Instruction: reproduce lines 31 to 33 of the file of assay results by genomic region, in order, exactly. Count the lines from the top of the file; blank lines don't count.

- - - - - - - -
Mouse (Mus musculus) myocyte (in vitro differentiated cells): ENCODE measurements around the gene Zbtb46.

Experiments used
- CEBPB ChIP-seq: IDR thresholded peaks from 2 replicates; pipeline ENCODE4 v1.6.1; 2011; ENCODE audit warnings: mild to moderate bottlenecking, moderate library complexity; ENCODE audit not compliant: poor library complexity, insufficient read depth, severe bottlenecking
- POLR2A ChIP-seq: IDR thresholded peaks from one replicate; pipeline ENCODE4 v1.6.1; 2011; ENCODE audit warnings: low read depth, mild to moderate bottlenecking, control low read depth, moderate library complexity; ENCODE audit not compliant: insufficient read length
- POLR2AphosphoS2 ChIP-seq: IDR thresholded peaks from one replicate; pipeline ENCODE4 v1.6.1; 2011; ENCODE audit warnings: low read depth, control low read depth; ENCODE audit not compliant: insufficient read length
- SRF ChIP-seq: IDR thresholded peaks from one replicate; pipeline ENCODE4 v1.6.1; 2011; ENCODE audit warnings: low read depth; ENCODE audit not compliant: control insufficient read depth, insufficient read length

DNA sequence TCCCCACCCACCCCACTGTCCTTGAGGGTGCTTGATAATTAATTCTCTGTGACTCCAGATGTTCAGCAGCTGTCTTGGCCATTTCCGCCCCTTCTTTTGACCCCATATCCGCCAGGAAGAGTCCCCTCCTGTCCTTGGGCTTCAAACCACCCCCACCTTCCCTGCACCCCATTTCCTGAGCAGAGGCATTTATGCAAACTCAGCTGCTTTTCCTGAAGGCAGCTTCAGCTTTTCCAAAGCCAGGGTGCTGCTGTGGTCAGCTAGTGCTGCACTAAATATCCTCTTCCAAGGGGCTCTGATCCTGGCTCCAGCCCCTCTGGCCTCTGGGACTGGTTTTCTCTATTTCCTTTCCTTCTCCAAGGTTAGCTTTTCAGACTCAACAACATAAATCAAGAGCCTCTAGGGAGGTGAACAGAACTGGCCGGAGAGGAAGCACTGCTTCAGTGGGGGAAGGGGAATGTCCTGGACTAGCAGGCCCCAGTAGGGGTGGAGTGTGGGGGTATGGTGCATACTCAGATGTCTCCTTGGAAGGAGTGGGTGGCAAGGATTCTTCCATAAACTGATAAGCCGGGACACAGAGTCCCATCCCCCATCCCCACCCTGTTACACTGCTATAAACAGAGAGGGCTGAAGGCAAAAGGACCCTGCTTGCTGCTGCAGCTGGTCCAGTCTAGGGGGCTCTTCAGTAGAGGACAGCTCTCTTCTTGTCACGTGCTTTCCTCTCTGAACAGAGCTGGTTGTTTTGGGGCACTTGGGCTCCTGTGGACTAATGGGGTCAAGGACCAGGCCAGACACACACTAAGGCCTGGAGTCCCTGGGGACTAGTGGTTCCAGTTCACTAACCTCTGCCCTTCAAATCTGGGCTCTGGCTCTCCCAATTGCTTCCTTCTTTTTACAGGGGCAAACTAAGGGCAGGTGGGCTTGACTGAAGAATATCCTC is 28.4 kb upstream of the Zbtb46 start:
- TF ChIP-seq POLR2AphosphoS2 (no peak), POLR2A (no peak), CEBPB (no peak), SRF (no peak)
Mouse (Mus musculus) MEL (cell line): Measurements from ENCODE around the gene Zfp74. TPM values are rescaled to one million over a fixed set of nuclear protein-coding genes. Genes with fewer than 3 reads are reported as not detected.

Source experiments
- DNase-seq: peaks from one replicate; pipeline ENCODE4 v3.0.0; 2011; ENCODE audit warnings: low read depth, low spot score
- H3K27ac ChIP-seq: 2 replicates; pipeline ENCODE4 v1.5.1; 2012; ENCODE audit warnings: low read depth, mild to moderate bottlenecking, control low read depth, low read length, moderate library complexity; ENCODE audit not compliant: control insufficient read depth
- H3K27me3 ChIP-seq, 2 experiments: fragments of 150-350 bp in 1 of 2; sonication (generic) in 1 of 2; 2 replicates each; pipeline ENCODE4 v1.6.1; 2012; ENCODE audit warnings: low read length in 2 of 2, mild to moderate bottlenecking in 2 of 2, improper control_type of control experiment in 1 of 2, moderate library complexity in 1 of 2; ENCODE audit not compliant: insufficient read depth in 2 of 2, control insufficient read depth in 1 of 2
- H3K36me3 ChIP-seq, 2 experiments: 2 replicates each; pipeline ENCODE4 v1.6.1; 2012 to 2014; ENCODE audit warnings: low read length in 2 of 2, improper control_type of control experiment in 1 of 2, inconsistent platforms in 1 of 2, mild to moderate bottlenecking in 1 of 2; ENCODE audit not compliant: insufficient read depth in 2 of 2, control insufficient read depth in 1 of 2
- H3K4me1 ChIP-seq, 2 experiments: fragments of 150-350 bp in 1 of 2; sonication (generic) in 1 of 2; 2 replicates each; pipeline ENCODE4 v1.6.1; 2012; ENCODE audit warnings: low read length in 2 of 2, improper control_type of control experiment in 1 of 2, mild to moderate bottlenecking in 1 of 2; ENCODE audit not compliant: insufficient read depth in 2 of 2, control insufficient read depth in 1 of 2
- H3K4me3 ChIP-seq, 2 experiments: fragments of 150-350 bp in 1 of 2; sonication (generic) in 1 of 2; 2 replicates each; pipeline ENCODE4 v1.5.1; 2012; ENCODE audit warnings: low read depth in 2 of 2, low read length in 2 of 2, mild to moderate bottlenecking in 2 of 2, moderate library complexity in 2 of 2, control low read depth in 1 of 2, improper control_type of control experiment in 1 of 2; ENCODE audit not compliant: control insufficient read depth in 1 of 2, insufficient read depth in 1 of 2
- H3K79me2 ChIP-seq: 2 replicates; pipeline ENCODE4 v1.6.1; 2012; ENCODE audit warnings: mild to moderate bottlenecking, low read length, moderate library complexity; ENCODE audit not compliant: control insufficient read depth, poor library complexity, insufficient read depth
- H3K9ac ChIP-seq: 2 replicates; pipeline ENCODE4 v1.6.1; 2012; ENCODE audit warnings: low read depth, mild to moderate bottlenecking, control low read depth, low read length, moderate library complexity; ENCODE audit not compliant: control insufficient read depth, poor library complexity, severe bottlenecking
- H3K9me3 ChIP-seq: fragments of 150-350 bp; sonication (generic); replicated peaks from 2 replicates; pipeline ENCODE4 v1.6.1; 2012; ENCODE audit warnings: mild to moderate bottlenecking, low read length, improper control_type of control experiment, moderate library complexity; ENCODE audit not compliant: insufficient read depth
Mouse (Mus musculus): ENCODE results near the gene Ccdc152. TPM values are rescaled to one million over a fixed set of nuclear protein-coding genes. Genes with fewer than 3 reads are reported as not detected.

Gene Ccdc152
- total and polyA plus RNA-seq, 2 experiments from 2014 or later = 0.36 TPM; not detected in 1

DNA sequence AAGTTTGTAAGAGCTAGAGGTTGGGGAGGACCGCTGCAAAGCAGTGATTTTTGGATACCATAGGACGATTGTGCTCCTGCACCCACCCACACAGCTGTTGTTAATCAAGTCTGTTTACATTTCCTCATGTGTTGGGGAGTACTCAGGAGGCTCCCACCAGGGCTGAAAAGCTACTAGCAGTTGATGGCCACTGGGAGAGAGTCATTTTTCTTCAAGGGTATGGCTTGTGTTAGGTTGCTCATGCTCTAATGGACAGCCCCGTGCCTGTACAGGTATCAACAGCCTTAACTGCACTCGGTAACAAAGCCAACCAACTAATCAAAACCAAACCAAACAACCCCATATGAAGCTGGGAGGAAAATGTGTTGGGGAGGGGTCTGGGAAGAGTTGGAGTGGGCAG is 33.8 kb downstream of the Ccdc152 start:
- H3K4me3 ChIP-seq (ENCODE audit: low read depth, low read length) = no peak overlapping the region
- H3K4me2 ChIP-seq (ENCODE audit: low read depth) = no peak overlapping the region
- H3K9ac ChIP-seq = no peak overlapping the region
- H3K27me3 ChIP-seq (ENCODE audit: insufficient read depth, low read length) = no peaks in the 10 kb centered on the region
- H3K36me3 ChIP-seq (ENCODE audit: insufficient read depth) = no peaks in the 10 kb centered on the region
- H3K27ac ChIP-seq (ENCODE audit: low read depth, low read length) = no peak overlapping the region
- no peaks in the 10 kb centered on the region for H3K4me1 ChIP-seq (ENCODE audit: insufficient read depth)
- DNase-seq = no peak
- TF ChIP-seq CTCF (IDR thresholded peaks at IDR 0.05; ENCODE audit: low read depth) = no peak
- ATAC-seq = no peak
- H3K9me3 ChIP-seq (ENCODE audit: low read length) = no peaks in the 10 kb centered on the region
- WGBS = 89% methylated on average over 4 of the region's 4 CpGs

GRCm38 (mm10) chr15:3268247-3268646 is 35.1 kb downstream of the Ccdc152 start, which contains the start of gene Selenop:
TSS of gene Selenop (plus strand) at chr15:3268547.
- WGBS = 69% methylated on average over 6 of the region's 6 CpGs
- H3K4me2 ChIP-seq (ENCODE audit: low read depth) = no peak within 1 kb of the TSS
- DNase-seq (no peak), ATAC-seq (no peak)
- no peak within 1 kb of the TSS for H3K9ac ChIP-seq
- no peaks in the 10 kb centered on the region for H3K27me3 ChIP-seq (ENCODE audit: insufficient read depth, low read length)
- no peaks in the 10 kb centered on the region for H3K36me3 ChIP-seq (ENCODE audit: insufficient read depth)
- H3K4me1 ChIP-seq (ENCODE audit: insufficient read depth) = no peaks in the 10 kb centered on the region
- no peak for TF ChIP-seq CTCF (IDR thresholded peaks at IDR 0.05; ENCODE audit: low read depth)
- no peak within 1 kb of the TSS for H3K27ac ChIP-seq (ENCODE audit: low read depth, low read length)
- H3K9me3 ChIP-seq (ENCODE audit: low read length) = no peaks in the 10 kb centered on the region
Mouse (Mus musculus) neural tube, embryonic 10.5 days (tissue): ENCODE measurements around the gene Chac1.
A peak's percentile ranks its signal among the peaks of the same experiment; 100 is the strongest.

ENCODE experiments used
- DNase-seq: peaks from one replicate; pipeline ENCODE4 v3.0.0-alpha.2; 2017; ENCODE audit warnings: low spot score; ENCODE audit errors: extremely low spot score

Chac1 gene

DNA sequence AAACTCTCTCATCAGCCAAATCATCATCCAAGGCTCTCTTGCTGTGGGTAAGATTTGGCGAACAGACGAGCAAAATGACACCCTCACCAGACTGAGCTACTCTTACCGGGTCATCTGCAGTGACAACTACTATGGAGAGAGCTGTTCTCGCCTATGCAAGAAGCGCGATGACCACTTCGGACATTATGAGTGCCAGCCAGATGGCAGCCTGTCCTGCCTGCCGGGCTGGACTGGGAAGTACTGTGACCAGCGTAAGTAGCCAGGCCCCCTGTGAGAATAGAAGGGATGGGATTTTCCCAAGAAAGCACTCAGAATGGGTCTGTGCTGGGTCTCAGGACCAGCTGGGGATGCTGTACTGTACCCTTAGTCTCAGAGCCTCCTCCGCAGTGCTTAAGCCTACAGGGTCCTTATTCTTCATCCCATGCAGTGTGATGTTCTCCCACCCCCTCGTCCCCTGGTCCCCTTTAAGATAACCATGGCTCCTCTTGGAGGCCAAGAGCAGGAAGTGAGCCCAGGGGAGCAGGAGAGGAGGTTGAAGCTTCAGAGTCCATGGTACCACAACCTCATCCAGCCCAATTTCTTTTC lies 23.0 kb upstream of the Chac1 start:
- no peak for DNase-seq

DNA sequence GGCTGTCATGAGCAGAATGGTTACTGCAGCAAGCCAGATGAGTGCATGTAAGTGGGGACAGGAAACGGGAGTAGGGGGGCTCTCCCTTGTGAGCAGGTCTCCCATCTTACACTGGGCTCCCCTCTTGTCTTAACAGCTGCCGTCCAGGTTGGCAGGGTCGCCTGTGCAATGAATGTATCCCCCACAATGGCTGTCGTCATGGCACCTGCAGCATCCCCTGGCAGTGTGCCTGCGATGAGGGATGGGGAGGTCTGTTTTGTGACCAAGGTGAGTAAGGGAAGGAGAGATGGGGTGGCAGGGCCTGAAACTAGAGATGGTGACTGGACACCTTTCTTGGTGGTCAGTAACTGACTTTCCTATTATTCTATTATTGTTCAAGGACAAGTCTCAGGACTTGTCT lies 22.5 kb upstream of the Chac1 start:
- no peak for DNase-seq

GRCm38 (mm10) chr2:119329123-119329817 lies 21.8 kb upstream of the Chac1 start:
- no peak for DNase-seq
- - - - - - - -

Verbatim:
- DNase-seq = no peak
- TF ChIP-seq CTCF (IDR thresholded peaks at IDR 0.05; ENCODE audit: low read depth) = no peak
- ATAC-seq = no peak